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Role of complement in multiorgan failure.

Rittirsch D, Redl H, Huber-Lang M - Clin. Dev. Immunol. (2012)

Bottom Line: Multiorgan failure (MOF) represents the leading cause of death in patients with sepsis and systemic inflammatory response syndrome (SIRS) following severe trauma.Uncontrolled activation of the complement system during sepsis and SIRS with in excessive generation of complement activation products contributes to an ensuing dysfunction of various organ systems.In the present review, mechanisms of the inflammatory response in the development of MOF in sepsis and SIRS with particular focus on the complement system are discussed.

View Article: PubMed Central - PubMed

Affiliation: Division of Trauma Surgery, Department of Surgery, University Hospital Zurich, Raemistrasse 100, 8091 Zurich, Switzerland. drittirsch@googlemail.com

ABSTRACT
Multiorgan failure (MOF) represents the leading cause of death in patients with sepsis and systemic inflammatory response syndrome (SIRS) following severe trauma. The underlying immune response is highly complex and involves activation of the complement system as a crucial entity of innate immunity. Uncontrolled activation of the complement system during sepsis and SIRS with in excessive generation of complement activation products contributes to an ensuing dysfunction of various organ systems. In the present review, mechanisms of the inflammatory response in the development of MOF in sepsis and SIRS with particular focus on the complement system are discussed.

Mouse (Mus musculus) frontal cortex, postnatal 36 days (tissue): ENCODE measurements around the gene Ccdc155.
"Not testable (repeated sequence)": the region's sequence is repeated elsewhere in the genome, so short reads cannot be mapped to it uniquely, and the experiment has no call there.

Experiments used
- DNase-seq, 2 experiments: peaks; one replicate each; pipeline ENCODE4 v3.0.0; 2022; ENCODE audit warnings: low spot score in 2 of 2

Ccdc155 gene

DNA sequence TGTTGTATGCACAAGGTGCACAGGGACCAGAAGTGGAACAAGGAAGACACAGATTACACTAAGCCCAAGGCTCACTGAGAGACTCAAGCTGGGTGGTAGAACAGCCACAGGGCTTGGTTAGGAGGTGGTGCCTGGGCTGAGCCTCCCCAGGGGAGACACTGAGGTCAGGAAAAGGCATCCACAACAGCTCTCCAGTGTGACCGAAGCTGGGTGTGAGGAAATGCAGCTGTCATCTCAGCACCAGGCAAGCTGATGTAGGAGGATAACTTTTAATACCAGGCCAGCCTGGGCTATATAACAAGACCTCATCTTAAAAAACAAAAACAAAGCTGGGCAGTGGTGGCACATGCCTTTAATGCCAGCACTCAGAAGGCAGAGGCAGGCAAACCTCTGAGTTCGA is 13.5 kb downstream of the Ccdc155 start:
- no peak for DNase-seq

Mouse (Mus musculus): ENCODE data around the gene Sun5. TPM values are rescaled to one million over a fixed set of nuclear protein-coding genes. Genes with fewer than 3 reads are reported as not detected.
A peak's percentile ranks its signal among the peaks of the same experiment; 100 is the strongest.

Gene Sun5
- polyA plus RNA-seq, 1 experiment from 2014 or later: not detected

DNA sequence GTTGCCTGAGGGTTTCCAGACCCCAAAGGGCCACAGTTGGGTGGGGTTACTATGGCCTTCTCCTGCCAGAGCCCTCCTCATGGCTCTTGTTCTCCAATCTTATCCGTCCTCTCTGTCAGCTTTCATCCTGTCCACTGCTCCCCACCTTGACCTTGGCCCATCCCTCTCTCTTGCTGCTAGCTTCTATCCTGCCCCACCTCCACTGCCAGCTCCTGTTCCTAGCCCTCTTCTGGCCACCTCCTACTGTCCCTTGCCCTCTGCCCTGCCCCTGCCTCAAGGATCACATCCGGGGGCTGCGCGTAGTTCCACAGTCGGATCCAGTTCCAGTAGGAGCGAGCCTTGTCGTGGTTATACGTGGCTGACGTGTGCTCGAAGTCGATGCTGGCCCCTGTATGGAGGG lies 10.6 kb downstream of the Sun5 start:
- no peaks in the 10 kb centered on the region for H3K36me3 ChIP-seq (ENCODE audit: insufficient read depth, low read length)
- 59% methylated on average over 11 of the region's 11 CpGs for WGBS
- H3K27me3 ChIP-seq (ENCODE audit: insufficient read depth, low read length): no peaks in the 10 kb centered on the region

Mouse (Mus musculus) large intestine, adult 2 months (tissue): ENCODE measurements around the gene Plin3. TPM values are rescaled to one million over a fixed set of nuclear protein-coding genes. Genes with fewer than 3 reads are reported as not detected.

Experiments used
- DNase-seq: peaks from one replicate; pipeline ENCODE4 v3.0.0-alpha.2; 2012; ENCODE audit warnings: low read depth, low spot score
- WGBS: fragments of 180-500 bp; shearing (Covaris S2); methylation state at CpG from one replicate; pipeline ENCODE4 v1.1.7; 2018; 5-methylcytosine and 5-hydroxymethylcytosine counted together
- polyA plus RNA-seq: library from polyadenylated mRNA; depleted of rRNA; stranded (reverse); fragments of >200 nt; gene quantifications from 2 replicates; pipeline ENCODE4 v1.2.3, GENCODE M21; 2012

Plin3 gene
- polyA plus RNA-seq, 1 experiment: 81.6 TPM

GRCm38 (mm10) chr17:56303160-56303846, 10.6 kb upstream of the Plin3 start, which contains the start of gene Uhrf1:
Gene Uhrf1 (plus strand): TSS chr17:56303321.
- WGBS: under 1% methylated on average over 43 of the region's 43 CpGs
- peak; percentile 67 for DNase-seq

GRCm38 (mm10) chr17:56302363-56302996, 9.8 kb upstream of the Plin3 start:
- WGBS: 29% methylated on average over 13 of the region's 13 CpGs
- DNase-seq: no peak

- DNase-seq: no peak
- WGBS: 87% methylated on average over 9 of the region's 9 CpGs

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Summarizing illustration on the effects of excessive complement activation on various organ systems and the development of organ failure. For details see text. MBL: mannose-binding lectin, CNS: central nervous system, BBB: blood brain barrier, PMN: polymorphonuclear neutrophils, ARDS: acute respiratory distress syndrome, ATIII: antithrombin III, RES: reticuloendothelial system, GFR: glomerular filtration rate, ATN: acute tubular necrosis, FX: coagulation factor X, FII: coagulation factor II, TF: tissue factor, DIC: disseminated intravascular coagulation.
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fig1: Summarizing illustration on the effects of excessive complement activation on various organ systems and the development of organ failure. For details see text. MBL: mannose-binding lectin, CNS: central nervous system, BBB: blood brain barrier, PMN: polymorphonuclear neutrophils, ARDS: acute respiratory distress syndrome, ATIII: antithrombin III, RES: reticuloendothelial system, GFR: glomerular filtration rate, ATN: acute tubular necrosis, FX: coagulation factor X, FII: coagulation factor II, TF: tissue factor, DIC: disseminated intravascular coagulation.